Open Source Ombudsman
By webmink on Aug 21, 2005
A colleague laughed when I mentioned I was going to start an Open Source Ombudsman at Sun. "What a British word", he said. I explained a little what it would entail - that it was a way for people outside Sun to raise concerns about Sun's open source practices. "Ah, a mediator", he said. "No," I replied, "more an advocate. Someone to act on behalf of the little guy within the big corporation."
The Ombudsman is a common feature of public service in the UK. An ombudsman listens to complaints and concerns from individuals and then acts impartially and confidentially on their behalf. It's not always possible to resolve every issue to the satisfaction of both parties, but at least there's a chance for a fair hearing. An Ombudsman is your personal insider who can take your problem and treat it as their own.
Why an Ombudsman - the FreeBSD Story
It all started at the end of 2004 when I heard third-hand that FreeBSD had their license for the Java runtime revoked - they'd complained about it in the annual report. FreeBSD were given a no-charge license to the Java runtime ages ago, on an annual, automatically-renewing basis. Sun's legal department had been changing the terms of the Java runtime licenses (good changes by the way) and had written to their contact at FreeBSD saying the old license could thus not be automatically renewed and a new license needed to be accepted. The community at FreeBSD had no contact at Sun to discuss the matter with casually, read the legal word 'revoked' in the letter and assumed the worst, that Sun had finally turned to the Dark Side and wanted money with menaces or worse.
I took it on myself over the break to investigate, and found that actually there had been a breakdown of communication on both sides. Sun was still extending a free license on friendly terms - the license just needed to be accepted afresh because the terms had changed. I mediated a contact between FreeBSD and Sun Legal and everything turned out just fine - no evil, just a new, no-charge, no-stings license so FreeBSD could include the Java platform in their distribution.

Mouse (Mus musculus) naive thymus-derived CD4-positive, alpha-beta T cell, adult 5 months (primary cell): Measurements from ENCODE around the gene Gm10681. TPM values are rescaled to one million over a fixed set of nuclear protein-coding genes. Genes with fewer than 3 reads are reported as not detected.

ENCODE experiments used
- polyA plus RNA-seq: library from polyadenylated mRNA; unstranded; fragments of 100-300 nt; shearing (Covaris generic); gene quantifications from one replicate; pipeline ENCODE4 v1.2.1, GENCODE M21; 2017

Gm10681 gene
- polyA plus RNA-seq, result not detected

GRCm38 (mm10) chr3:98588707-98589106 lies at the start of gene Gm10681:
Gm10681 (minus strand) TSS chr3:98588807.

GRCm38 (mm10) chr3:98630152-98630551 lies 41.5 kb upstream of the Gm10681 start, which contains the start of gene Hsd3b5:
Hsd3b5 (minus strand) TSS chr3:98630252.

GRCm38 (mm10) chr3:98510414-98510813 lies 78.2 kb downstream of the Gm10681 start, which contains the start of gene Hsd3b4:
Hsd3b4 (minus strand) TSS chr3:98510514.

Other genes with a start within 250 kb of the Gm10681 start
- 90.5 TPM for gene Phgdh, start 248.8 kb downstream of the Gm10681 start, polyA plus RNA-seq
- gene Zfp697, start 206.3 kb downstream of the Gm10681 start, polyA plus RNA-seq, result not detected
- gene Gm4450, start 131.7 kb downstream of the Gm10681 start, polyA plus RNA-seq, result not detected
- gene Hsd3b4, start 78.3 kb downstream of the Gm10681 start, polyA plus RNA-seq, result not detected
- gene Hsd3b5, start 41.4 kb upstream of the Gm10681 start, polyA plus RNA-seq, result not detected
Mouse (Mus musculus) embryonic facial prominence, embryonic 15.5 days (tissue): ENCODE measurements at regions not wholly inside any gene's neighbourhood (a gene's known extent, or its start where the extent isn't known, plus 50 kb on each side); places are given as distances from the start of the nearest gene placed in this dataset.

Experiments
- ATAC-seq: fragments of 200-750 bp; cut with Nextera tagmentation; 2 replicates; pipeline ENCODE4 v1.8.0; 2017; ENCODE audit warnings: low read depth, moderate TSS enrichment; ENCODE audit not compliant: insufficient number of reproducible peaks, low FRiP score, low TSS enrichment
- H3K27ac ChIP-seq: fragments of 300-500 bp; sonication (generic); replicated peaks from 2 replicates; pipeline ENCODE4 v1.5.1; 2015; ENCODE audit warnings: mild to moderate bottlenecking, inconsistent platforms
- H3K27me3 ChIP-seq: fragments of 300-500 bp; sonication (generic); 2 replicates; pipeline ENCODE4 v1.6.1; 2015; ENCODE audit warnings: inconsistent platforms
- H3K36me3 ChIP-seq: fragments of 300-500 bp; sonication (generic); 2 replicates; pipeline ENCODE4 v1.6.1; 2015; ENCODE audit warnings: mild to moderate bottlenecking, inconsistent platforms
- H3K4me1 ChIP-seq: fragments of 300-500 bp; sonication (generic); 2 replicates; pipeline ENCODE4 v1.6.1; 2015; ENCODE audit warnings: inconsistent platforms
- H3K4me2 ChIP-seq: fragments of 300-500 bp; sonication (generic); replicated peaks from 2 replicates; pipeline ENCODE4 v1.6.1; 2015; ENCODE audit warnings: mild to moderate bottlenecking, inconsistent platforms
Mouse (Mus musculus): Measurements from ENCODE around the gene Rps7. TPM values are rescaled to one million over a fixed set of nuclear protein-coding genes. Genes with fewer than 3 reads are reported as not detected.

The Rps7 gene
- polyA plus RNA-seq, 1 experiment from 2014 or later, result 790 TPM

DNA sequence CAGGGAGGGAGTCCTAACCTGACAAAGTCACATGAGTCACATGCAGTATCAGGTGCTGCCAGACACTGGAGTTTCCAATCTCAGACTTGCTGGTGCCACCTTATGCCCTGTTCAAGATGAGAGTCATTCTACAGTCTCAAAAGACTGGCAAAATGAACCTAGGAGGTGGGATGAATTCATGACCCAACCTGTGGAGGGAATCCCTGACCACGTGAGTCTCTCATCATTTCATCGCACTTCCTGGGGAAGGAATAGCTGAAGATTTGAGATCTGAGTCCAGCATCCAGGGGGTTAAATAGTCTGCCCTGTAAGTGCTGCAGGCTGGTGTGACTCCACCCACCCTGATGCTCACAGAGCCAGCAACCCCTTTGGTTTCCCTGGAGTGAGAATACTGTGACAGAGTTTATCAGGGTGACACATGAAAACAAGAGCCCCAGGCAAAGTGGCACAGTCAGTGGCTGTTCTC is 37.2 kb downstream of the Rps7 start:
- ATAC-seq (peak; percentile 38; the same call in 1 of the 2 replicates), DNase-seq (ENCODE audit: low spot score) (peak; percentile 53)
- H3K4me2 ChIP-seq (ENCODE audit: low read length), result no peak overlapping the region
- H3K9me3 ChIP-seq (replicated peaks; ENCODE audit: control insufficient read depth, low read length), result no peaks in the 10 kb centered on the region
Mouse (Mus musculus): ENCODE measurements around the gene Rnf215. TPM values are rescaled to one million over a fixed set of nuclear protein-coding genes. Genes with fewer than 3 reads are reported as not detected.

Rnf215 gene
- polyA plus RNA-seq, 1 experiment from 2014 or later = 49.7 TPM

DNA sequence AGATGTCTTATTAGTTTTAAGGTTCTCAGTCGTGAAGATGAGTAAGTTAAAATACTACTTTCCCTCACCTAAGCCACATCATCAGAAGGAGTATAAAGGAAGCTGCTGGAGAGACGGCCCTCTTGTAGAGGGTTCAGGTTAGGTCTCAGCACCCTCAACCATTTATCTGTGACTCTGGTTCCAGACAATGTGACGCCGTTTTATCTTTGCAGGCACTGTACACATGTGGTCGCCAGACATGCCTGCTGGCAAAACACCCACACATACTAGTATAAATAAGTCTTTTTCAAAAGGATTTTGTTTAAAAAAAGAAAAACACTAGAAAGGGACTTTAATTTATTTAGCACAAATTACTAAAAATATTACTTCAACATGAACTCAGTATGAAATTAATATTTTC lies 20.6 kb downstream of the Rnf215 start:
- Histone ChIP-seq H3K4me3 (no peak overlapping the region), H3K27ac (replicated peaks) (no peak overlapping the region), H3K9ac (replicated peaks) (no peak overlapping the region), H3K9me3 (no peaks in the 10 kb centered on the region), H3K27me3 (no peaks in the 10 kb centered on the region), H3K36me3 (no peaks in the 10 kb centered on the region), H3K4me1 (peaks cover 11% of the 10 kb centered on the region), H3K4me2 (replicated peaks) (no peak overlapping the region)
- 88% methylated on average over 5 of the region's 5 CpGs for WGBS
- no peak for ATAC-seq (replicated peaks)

I realised that, if there had been a clearly-visible contact point where FreeBSD could have asked for help, they wouldn't have needed to use their annual report to raise a panic that Sun had turned evil. It was then that I decided we needed an Open Source Ombudsman.
How Do I Use The Ombudsman?
The Ombudsman isn't there to act as Sun's help-desk. Don't write in to chase correspondence, propose business deals, ask for press interviews, look for a job or anything like those things. Write in when you see Sun doing something clueless related to open source communities, software or policy in a way that affects you personally. Send your e-mail to Ombudsman at Sun dot com and include:
- Your true name and affilliation
- Your contact details, including a telephone number
- Your issue in sufficient detail to allow another sympathetic person to speak on your behalf and advocate your issue
- An indication of whether you want your identity to remain confidential inside Sun (it will never be disclosed outside Sun without getting your explicit permission)
- An indication of whether you are happy for your issue (anonymised and summarised) to appear on Sun's web site (a planned feature)
What Happens Next
Once the Ombudsman (me at the moment) gets your message, you'll get a reply to confirm your intent and then it will be anonymised and passed to one of the leaders of Sun's internal open source community who will present the issue internally as if it were his or her own. There's no promise you'll get what you want - there is a promise you'll get a fair hearing.
There has already been a trickle of e-mail into the Ombudsman - keep it coming, but please follow the guidelines. Together we can make Sun an even better open source citizen than it is already.